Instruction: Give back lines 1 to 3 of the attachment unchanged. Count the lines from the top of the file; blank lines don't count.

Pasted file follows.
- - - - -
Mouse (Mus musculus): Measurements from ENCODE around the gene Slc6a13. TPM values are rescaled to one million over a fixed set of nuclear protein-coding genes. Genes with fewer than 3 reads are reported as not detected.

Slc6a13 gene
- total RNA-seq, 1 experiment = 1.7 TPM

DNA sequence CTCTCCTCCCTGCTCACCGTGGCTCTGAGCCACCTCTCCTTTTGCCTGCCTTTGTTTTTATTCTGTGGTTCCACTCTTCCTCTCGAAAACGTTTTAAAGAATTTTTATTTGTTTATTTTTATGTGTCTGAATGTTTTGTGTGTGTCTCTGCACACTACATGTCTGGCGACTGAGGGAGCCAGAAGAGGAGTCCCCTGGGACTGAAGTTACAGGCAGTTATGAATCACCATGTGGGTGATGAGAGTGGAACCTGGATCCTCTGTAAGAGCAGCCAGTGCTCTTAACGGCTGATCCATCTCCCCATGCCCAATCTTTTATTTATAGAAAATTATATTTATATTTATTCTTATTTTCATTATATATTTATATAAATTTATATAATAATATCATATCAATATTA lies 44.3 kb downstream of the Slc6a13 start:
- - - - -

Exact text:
Mouse (Mus musculus): Measurements from ENCODE around the gene Slc6a13. TPM values are rescaled to one million over a fixed set of nuclear protein-coding genes. Genes with fewer than 3 reads are reported as not detected.

Slc6a13 gene
- total RNA-seq, 1 experiment = 1.7 TPM